Search within this article

Look up

Look up a word

  • Dictionary
  • Thesaurus
Please submit a word or phrase above.
Print this page

Print this page

Why can't I print more than one page at a time?

Full screen

matching results for page

Cited passage

Style
Citations are available only to our active members.
Sign up now to cite pages or passages in MLA, APA and Chicago citation styles.

"Portraying himself as an honest, ordinary person helped Lincoln identify with his audiences." (Einhorn, 1992, p. 25).

"Portraying himself as an honest, ordinary person helped Lincoln identify with his audiences." (Einhorn 25)

"Portraying himself as an honest, ordinary person helped Lincoln identify with his audiences."1

1. Lois J. Einhorn, Abraham Lincoln, the Orator: Penetrating the Lincoln Legend (Westport, CT: Greenwood Press, 1992), 25, http://www.questia.com/read/27419298.

Cited passage

Welcome to the new Questia Reader

The Questia Reader has been updated to provide you with an even better online reading experience.  It is now 100% Responsive, which means you can read our books and articles on any sized device you wish.  All of your favorite tools like notes, highlights, and citations are still here, but the way you select text has been updated to be easier to use, especially on touchscreen devices.  Here's how:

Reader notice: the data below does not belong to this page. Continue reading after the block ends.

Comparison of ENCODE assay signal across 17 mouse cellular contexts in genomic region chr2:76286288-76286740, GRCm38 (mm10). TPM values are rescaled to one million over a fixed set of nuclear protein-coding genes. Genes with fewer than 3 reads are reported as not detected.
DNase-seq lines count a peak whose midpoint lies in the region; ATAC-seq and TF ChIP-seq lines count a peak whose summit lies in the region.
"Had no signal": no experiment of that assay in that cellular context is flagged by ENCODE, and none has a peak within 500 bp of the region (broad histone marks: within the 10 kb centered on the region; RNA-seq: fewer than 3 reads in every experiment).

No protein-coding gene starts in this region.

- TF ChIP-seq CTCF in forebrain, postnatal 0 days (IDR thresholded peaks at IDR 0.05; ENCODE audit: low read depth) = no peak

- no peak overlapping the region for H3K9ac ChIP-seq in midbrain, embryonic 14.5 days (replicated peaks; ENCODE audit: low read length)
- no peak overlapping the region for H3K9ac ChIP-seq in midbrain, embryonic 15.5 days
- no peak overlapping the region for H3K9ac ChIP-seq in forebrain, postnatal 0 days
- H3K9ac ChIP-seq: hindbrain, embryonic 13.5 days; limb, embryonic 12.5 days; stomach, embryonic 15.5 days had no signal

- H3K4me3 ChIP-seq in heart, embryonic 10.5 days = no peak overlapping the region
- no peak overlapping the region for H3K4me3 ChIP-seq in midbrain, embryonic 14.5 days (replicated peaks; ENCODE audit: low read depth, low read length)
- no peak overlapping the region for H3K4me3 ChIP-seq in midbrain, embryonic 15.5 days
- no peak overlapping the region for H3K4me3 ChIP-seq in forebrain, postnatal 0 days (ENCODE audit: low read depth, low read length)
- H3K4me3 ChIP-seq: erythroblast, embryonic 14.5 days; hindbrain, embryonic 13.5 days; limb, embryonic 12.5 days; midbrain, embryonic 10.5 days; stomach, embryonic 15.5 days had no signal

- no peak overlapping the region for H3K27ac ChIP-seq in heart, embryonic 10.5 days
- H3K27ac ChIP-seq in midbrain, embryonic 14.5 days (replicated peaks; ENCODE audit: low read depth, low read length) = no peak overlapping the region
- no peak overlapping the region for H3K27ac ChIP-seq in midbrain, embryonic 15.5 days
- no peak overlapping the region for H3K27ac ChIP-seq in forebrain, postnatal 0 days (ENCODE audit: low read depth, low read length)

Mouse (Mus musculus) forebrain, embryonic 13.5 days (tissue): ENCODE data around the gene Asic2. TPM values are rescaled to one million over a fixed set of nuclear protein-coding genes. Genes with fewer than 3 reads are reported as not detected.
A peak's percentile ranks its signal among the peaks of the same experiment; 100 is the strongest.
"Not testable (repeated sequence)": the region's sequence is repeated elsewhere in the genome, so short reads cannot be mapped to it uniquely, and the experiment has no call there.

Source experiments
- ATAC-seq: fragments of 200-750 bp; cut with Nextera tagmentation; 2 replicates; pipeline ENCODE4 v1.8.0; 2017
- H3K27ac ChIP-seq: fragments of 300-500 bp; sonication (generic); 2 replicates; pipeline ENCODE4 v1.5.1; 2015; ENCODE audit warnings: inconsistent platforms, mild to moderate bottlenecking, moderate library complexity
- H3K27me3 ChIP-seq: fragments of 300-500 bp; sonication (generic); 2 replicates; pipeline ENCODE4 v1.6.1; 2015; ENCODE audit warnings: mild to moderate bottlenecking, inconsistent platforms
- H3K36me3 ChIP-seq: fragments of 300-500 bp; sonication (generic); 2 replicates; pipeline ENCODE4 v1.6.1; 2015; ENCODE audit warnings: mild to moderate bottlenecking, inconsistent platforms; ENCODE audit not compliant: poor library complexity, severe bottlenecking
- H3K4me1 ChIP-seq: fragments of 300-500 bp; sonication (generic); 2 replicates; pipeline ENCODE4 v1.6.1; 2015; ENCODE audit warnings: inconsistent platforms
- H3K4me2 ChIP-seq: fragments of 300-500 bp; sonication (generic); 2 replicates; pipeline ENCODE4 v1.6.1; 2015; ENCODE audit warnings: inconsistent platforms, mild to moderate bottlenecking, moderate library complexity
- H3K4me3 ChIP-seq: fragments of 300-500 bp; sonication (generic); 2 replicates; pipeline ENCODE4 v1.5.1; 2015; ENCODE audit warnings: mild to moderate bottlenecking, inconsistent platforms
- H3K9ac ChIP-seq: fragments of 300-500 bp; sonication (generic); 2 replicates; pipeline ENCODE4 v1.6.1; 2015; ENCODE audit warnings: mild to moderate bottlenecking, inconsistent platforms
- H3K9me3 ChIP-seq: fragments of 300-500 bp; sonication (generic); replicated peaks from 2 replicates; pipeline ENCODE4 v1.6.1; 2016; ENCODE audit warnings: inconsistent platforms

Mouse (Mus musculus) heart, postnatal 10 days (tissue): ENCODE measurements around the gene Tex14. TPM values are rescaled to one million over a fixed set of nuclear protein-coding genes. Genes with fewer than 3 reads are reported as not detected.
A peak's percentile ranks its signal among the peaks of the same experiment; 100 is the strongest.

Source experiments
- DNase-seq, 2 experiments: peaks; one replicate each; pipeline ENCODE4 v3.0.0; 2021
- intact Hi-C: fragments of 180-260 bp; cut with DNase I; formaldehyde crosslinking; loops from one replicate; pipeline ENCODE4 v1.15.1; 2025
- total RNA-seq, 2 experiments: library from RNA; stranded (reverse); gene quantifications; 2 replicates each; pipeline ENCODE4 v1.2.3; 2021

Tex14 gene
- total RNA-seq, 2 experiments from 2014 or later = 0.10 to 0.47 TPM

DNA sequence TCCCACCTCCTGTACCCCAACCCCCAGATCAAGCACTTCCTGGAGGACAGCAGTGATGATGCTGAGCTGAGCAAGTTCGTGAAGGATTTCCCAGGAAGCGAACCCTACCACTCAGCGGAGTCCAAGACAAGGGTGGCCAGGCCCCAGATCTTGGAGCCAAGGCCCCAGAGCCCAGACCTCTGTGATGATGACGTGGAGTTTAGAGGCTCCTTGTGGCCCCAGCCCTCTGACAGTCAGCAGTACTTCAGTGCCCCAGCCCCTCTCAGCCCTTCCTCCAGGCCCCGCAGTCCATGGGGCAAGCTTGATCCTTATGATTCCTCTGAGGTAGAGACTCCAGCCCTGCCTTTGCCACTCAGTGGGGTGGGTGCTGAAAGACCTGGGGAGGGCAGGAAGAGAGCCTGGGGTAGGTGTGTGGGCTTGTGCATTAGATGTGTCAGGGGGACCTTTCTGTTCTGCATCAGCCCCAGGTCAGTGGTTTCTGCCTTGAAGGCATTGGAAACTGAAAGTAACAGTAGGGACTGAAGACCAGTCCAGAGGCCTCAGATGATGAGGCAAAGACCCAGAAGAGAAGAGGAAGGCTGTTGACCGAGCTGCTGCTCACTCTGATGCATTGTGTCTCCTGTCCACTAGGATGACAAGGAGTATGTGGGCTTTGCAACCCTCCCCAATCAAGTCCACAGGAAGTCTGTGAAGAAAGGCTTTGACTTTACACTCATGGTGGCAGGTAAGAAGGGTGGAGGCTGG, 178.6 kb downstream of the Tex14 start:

1. Click or tap the first word you want to select.
2. Click or tap the last word you want to select.

OK, got it!

Thanks for trying Questia!

Please continue trying out our research tools, but please note, full functionality is available only to our active members.

Your work will be lost once you leave this Web page.

For full access in an ad-free environment, sign up now for a FREE, 1-day trial.

Already a member? Log in now.